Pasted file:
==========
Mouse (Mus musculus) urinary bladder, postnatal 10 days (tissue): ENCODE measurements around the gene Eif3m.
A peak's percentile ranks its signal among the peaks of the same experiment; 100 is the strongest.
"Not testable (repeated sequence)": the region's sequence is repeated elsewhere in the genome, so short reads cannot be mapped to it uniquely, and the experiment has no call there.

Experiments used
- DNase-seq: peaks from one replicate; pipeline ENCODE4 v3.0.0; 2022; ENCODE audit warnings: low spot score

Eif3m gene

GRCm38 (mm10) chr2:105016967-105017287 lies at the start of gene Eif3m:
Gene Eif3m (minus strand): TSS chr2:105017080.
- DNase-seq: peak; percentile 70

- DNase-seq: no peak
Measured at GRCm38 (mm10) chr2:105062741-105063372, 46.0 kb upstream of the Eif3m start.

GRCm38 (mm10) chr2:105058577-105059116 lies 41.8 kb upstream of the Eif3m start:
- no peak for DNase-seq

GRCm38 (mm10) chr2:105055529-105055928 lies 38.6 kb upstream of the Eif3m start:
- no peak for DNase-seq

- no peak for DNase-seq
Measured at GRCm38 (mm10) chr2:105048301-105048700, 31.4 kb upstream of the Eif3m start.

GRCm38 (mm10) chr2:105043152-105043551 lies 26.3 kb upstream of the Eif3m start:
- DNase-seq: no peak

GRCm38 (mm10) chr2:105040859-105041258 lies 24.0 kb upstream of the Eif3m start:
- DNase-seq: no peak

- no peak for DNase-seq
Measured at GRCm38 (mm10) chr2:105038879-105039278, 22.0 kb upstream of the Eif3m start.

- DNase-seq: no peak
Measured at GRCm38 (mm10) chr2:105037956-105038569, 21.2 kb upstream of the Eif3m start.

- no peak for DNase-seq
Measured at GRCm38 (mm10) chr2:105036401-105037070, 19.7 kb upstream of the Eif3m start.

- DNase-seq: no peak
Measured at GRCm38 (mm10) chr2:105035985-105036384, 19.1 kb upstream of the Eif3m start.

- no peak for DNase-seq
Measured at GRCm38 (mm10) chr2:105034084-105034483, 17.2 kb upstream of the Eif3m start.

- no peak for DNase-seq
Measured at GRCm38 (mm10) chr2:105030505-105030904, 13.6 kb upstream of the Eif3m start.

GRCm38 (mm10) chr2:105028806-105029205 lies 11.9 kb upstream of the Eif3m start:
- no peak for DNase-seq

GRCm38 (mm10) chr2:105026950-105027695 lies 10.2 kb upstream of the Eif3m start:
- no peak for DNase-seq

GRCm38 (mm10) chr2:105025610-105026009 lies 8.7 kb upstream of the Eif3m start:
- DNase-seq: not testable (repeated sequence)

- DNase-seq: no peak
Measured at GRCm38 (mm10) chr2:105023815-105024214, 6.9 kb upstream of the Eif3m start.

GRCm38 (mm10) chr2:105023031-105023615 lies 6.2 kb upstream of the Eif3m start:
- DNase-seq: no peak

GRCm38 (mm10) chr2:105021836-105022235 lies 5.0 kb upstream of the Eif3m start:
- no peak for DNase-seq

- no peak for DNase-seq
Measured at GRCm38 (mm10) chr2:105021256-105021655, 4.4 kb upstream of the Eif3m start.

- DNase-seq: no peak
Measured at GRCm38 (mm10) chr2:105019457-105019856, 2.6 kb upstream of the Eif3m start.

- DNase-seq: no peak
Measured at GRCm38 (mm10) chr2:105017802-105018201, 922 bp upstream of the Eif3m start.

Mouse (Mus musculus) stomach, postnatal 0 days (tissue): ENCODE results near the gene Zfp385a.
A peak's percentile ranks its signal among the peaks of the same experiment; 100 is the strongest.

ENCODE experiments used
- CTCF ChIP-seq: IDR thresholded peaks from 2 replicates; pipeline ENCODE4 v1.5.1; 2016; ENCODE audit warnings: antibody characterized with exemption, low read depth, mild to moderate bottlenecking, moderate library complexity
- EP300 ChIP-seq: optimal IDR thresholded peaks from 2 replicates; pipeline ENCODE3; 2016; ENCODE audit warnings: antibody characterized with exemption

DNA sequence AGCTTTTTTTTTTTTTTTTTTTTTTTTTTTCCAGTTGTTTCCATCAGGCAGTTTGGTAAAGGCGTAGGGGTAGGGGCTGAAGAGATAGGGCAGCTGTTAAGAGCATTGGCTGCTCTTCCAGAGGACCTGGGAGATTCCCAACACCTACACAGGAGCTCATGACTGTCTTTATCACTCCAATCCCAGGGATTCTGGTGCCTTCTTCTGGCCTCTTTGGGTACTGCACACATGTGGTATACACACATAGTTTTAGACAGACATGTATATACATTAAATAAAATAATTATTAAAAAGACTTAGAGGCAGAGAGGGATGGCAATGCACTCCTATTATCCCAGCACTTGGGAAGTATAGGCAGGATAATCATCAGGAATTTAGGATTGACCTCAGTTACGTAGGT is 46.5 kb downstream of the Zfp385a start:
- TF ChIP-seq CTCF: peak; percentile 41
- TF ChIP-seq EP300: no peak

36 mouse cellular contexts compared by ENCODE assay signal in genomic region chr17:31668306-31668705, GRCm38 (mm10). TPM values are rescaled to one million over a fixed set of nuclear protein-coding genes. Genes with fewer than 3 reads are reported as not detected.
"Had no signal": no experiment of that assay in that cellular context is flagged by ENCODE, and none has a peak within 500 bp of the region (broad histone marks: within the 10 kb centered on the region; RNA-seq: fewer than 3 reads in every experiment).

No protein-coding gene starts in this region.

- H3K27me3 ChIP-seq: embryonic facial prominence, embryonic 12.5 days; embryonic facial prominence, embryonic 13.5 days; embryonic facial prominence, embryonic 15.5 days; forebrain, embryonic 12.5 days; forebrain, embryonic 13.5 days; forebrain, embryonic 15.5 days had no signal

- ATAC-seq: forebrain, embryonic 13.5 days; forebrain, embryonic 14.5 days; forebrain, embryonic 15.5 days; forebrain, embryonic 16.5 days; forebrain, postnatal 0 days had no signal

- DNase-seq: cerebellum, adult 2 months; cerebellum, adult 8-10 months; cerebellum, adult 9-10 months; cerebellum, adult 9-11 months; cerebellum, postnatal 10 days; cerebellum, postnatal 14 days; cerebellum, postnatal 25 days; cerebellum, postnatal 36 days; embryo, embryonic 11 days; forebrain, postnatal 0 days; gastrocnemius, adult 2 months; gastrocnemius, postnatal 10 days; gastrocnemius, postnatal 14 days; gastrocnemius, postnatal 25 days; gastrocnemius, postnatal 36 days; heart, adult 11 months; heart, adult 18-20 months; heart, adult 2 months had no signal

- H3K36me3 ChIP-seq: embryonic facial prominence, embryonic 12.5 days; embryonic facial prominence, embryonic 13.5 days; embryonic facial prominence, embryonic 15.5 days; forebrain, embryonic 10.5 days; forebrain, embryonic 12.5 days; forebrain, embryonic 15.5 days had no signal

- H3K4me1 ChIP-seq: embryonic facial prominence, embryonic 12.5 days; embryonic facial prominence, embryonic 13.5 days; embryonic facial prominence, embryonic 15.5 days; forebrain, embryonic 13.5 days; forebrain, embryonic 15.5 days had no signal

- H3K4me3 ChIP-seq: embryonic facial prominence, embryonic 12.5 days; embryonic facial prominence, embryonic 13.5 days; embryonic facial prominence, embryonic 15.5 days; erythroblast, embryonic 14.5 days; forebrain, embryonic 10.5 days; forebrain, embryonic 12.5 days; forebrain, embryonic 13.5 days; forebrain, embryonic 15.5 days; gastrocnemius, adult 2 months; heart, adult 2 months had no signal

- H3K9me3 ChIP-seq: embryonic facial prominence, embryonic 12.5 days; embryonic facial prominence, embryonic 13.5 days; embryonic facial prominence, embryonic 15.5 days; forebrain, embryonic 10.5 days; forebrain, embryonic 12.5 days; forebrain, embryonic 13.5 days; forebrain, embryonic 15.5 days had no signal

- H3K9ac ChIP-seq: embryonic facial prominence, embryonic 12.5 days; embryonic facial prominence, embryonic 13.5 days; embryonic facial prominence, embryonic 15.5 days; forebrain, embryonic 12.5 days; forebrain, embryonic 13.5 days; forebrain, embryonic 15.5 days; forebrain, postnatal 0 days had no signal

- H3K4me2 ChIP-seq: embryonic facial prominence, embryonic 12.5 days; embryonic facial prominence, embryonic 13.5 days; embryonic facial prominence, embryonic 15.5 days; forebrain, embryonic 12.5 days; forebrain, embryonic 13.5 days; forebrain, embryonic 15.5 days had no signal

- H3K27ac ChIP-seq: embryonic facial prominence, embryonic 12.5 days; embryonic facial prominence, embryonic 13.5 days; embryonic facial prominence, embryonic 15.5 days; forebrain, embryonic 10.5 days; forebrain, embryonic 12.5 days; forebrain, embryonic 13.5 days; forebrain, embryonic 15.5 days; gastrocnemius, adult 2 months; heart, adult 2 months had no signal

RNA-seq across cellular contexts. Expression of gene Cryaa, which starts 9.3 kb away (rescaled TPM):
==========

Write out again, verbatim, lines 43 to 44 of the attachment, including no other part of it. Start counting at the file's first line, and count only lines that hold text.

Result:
- DNase-seq: no peak

GRCm38 (mm10) chr2:105021836-105022235 lies 5.0 kb upstream of the Eif3m start: